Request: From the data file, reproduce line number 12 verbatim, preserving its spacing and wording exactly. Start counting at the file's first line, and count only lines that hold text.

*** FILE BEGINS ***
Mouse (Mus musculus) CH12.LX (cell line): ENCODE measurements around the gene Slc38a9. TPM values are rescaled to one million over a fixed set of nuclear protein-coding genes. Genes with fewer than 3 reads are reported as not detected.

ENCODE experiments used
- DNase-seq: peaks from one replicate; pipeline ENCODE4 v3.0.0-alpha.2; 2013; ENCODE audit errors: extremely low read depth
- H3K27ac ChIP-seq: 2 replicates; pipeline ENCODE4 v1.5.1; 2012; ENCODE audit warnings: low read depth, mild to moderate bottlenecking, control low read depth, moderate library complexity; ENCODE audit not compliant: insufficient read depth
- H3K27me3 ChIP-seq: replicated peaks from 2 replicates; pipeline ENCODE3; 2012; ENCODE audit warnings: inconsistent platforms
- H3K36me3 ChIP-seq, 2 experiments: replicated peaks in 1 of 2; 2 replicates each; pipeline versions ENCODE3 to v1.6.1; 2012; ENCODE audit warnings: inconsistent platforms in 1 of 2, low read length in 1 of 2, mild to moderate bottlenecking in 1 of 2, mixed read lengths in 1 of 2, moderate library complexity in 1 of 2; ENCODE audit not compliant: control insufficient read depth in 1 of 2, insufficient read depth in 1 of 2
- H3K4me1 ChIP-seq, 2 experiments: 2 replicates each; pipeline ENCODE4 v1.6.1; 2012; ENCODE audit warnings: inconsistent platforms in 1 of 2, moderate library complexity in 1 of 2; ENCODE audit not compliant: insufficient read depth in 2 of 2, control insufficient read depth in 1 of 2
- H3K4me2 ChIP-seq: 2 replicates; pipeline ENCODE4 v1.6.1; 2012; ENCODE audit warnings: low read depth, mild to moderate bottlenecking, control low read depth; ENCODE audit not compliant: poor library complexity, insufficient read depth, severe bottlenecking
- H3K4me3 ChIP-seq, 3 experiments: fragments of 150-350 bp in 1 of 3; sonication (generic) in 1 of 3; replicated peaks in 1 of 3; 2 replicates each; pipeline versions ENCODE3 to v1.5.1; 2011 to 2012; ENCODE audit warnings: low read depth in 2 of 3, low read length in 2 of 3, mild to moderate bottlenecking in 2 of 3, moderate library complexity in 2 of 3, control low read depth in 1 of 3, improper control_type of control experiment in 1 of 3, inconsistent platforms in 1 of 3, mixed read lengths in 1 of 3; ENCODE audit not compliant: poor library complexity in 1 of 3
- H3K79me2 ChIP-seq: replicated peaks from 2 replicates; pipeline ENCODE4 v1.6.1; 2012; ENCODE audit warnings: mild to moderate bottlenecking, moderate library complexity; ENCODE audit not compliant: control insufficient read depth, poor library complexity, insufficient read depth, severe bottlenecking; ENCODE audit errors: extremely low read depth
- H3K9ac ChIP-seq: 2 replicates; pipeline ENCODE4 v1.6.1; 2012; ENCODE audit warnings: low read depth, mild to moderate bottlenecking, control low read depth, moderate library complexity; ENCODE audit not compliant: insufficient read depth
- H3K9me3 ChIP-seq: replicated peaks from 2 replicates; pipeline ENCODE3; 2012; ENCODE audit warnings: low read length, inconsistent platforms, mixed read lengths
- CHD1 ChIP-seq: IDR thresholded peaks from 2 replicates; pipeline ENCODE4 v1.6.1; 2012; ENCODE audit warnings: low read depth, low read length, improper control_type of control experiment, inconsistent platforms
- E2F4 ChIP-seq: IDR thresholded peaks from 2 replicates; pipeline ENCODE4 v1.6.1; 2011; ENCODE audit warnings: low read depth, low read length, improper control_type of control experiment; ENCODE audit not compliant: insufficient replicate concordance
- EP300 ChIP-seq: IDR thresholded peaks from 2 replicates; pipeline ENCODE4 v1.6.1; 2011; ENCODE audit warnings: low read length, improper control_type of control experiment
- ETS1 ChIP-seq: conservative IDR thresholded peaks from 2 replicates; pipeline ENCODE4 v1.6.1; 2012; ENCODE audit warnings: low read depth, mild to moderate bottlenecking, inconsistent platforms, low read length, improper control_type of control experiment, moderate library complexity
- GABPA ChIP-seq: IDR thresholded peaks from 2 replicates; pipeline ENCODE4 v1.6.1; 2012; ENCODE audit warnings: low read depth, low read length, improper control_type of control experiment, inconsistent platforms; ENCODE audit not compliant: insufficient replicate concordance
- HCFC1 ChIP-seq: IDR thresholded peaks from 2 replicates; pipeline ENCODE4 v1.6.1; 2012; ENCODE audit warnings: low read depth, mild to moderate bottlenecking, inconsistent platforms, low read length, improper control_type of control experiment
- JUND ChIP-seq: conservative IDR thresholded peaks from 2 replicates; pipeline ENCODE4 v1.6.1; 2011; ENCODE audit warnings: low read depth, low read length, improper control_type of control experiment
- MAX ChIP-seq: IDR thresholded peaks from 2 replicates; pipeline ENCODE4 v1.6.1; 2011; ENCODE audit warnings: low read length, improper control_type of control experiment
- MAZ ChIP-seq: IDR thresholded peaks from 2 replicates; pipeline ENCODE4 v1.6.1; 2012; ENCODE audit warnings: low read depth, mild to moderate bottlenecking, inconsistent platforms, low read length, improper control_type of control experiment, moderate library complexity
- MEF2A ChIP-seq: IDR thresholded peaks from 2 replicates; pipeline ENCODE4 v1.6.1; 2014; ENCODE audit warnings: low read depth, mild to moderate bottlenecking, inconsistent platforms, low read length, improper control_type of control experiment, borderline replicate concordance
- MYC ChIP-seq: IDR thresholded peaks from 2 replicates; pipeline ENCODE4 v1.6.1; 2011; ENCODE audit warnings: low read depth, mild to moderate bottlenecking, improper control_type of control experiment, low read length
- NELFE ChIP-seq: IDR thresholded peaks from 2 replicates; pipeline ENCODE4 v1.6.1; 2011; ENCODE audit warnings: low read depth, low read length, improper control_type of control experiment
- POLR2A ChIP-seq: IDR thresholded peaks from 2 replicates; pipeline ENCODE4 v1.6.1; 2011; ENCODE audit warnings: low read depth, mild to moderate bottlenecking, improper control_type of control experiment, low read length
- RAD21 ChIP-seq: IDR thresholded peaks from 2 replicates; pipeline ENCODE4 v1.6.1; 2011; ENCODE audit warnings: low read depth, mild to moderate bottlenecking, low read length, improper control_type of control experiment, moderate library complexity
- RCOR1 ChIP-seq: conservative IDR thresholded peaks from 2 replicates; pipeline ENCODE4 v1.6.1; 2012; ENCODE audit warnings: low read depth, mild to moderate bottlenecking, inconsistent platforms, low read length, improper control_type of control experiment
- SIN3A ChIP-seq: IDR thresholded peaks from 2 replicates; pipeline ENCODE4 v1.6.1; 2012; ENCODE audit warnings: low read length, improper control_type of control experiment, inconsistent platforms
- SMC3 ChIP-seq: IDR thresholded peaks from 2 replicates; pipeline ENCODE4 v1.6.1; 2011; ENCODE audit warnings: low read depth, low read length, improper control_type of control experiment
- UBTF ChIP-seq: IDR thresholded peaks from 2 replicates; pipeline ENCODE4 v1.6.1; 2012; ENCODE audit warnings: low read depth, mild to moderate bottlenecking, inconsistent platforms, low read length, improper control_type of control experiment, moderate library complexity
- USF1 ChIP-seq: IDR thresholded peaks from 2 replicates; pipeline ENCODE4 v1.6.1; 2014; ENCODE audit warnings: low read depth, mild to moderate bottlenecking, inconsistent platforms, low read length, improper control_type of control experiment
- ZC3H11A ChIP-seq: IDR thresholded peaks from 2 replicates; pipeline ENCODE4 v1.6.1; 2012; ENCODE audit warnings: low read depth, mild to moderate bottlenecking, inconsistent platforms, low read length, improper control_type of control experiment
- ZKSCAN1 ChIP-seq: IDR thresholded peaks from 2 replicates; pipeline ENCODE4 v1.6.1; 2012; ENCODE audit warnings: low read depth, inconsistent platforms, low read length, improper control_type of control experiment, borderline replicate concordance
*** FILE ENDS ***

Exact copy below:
- H3K9me3 ChIP-seq: replicated peaks from 2 replicates; pipeline ENCODE3; 2012; ENCODE audit warnings: low read length, inconsistent platforms, mixed read lengths